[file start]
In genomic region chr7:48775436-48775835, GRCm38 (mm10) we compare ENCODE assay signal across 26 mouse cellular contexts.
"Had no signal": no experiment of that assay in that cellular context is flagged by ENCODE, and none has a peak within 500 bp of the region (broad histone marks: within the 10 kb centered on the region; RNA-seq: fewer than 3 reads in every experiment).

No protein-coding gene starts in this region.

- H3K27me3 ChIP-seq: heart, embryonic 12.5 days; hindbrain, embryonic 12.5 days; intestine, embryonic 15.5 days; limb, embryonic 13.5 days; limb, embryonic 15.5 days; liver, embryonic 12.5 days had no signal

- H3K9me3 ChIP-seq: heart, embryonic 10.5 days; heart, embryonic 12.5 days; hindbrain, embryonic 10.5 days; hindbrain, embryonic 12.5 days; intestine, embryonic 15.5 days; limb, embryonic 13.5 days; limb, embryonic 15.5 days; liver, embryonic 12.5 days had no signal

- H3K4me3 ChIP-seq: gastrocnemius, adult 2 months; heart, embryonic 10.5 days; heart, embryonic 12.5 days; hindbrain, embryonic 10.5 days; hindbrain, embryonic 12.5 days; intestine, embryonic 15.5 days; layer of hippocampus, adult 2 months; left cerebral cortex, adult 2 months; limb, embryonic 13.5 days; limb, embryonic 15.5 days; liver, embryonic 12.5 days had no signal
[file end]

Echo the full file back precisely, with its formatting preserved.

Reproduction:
In genomic region chr7:48775436-48775835, GRCm38 (mm10) we compare ENCODE assay signal across 26 mouse cellular contexts.
"Had no signal": no experiment of that assay in that cellular context is flagged by ENCODE, and none has a peak within 500 bp of the region (broad histone marks: within the 10 kb centered on the region; RNA-seq: fewer than 3 reads in every experiment).

No protein-coding gene starts in this region.

- H3K27me3 ChIP-seq: heart, embryonic 12.5 days; hindbrain, embryonic 12.5 days; intestine, embryonic 15.5 days; limb, embryonic 13.5 days; limb, embryonic 15.5 days; liver, embryonic 12.5 days had no signal

- H3K9me3 ChIP-seq: heart, embryonic 10.5 days; heart, embryonic 12.5 days; hindbrain, embryonic 10.5 days; hindbrain, embryonic 12.5 days; intestine, embryonic 15.5 days; limb, embryonic 13.5 days; limb, embryonic 15.5 days; liver, embryonic 12.5 days had no signal

- H3K4me3 ChIP-seq: gastrocnemius, adult 2 months; heart, embryonic 10.5 days; heart, embryonic 12.5 days; hindbrain, embryonic 10.5 days; hindbrain, embryonic 12.5 days; intestine, embryonic 15.5 days; layer of hippocampus, adult 2 months; left cerebral cortex, adult 2 months; limb, embryonic 13.5 days; limb, embryonic 15.5 days; liver, embryonic 12.5 days had no signal